• Mumbling during financial transactions is an understood norm
  • And most humorous, passing gas in a crowd seems to be acceptable

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Schlepping along the intermittently lit hallways of the conference provided additional coverage.  I passed many people I knew, stepped into seminars with friends in attendance and delivering the message, and sat at tables of people already in full discussion on various partnerships and strategies. They allowed the tired old man to sit and rest. My movements slowed with my age and the slumping actually caused a backache that drove me to the persona of a cranky old man.

Throughout the afternoon, I was able to listen in on corporate plans for purchasing products, a firing, and a few discussions on pending partnerships, and a technical review of a new product, non-inclusively. I specifically pushed my way into no fewer than two of these conversations without anyone telling me to butt out! The amount of overheard data points is beyond human remembrance and something I would not repeat in these pages since it would be beyond proper decorum.

Regardless, I continued in this mode for about two hours self-identifying to a few folks along the way.  I decided to take a break strolling (not really) into the sunlight and over to Chevy’s.  There I broke bread with a friend and a new acquaintance. We returned about an hour later as my friends went ahead of me and we proceeded to attend the PK event in the Crypto Commons. The room was much darker provided additional air cover. I moved freely about the room and eventually settled on the left side, end of a row. 

The experiment went well with only two people recognizing me without overt prompting. One could tell from a distance so I changed my approaches after acknowledging the gaff. The other was someone I did not know, but who sat next to me at the PK event. He remembered me in Tina Turner hair from the year before and inquired if I was going to speak this year.  I asked him how he knew and he indicated that the age I portrayed for such an event was out of place so he looked more closely and watched as I sat down. Observant but not the norm at this event. Other activities occurred during the PK that will not make these pages.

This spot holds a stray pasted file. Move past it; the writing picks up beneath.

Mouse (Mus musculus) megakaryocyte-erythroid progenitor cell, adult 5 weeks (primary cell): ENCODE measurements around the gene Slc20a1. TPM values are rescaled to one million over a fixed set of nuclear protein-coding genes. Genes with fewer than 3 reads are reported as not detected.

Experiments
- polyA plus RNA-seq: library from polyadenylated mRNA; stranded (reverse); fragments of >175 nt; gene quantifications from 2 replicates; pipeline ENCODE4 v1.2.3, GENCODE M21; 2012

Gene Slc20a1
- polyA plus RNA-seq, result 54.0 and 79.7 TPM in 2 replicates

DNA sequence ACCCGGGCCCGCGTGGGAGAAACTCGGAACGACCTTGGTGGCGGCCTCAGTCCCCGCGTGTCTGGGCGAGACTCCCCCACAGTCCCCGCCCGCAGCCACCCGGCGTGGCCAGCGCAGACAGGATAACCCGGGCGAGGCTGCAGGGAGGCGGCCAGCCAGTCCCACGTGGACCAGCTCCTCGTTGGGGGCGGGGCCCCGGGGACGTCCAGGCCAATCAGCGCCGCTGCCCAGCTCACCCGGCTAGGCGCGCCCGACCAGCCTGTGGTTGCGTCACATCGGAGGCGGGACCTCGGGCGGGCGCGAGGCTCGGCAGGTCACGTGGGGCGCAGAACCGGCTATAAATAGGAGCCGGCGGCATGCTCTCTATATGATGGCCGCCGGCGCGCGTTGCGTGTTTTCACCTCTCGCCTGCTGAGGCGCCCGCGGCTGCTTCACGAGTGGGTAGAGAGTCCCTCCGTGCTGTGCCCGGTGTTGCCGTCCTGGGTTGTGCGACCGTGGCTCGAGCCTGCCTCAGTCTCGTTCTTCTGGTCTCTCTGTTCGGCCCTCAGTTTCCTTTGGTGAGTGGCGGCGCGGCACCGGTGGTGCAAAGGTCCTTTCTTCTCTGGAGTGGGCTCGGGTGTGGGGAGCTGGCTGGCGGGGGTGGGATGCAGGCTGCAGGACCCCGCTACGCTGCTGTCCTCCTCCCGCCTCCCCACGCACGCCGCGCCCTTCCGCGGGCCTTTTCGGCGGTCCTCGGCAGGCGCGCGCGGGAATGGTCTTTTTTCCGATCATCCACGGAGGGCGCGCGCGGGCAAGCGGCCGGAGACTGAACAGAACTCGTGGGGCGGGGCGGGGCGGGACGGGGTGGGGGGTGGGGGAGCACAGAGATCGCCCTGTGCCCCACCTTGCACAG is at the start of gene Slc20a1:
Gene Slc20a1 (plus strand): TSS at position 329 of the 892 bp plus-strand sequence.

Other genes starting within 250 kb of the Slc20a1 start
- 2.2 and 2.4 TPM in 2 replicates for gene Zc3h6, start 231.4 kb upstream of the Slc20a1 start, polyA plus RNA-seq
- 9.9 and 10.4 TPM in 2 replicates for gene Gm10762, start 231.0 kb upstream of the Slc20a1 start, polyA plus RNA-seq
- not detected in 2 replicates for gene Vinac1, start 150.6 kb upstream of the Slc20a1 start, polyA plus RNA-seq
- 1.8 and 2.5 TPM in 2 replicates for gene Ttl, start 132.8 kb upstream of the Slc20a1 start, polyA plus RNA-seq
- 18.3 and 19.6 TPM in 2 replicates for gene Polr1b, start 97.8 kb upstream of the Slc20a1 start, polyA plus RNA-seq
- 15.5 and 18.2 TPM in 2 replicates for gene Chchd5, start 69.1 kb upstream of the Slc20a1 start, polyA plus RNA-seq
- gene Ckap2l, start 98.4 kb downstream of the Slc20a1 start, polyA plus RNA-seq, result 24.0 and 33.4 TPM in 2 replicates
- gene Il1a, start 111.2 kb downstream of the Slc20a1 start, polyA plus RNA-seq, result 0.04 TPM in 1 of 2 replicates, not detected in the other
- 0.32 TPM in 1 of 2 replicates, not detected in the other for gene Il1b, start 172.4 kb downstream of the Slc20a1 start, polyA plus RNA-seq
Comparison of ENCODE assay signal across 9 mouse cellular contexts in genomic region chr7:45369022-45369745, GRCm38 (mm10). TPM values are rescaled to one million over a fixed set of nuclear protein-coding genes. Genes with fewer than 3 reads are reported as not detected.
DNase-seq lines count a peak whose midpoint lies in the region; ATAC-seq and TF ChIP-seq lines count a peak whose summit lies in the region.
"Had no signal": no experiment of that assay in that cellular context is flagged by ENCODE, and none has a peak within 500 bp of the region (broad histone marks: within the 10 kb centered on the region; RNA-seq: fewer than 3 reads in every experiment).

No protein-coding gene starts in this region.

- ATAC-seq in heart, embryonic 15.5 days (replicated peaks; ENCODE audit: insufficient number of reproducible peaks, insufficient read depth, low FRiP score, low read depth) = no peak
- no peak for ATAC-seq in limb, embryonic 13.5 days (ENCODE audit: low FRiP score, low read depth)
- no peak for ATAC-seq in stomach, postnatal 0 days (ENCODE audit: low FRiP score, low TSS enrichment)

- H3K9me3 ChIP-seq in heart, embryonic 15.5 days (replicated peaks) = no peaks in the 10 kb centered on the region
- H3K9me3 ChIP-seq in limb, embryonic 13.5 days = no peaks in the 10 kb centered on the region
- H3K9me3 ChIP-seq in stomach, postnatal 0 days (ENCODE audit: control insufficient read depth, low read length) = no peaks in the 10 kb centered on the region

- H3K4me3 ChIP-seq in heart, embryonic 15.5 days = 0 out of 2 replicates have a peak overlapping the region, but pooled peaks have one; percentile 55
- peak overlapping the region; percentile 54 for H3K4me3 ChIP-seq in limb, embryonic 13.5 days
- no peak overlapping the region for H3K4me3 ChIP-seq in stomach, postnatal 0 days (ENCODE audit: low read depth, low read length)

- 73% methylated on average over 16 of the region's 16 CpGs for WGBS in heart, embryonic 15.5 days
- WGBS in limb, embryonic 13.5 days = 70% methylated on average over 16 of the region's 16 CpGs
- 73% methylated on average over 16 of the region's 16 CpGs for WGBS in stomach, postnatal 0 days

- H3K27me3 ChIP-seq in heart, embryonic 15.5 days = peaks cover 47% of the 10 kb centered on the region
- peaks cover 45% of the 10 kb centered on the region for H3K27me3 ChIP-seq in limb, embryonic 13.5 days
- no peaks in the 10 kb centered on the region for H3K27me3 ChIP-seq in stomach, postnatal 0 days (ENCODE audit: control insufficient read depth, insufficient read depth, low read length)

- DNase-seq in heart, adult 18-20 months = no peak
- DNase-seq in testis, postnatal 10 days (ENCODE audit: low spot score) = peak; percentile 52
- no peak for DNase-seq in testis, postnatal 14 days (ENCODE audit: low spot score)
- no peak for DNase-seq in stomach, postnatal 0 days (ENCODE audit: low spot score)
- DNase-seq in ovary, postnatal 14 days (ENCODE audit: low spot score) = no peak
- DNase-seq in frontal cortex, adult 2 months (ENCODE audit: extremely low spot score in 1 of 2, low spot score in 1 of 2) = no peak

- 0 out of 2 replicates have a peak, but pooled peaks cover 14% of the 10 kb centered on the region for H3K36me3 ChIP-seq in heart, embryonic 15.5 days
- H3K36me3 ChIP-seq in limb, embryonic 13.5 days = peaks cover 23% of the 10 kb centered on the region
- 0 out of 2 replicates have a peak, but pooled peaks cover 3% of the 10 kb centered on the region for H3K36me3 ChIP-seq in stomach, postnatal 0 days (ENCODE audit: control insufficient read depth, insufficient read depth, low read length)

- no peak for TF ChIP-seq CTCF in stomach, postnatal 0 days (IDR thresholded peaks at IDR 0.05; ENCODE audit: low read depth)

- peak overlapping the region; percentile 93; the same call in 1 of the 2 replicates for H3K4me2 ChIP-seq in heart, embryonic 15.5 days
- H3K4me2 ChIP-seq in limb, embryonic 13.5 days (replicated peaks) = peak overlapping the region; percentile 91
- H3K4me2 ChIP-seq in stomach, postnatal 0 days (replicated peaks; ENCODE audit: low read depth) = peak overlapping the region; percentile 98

All in all the hacking of humans is an easy task. Many sources unwittingly gave up sensitive data points. Much of the information gathered was first hand although I could not discern in some cases of it was second or third. Open telephone conversations and table talk provided a plethora of data points to be produced and analyzed into actionable intelligence.

Just imagine if you have a few dozen corporate spies or foreign intelligence agents collecting information. The haul would be immense!

Author's note: Special thanks to Chrysalis Rose for providing makeup services.

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RSA Social Engineering Hacking Vulnerabilities Data Loss Prevention Intellectual Property Exploits Espionage Impersonators Jeff Bardin HUMINT Human Factor
Post Rating I Like this!
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CP Constantine Aha! I knew I was right in never trusting the old..they're all ...up to something!

That's the flipside to conventions though, we're all so eager to share our stories with people that will listen, that sometimes, any ear is enough at a convention. There's an assumption of some shared pain we can connect upon.

More proof that private sector infosec people need something more of an established psychological support network going than the impromptu one we've built for ourselves with conventions and alcohol...
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I can suggest the non-social, social network for senior IT and infosec people - Wisegate. Close gated community where Chatham House rules and no vendors allowed. Outside of that, old age and treachery live on ...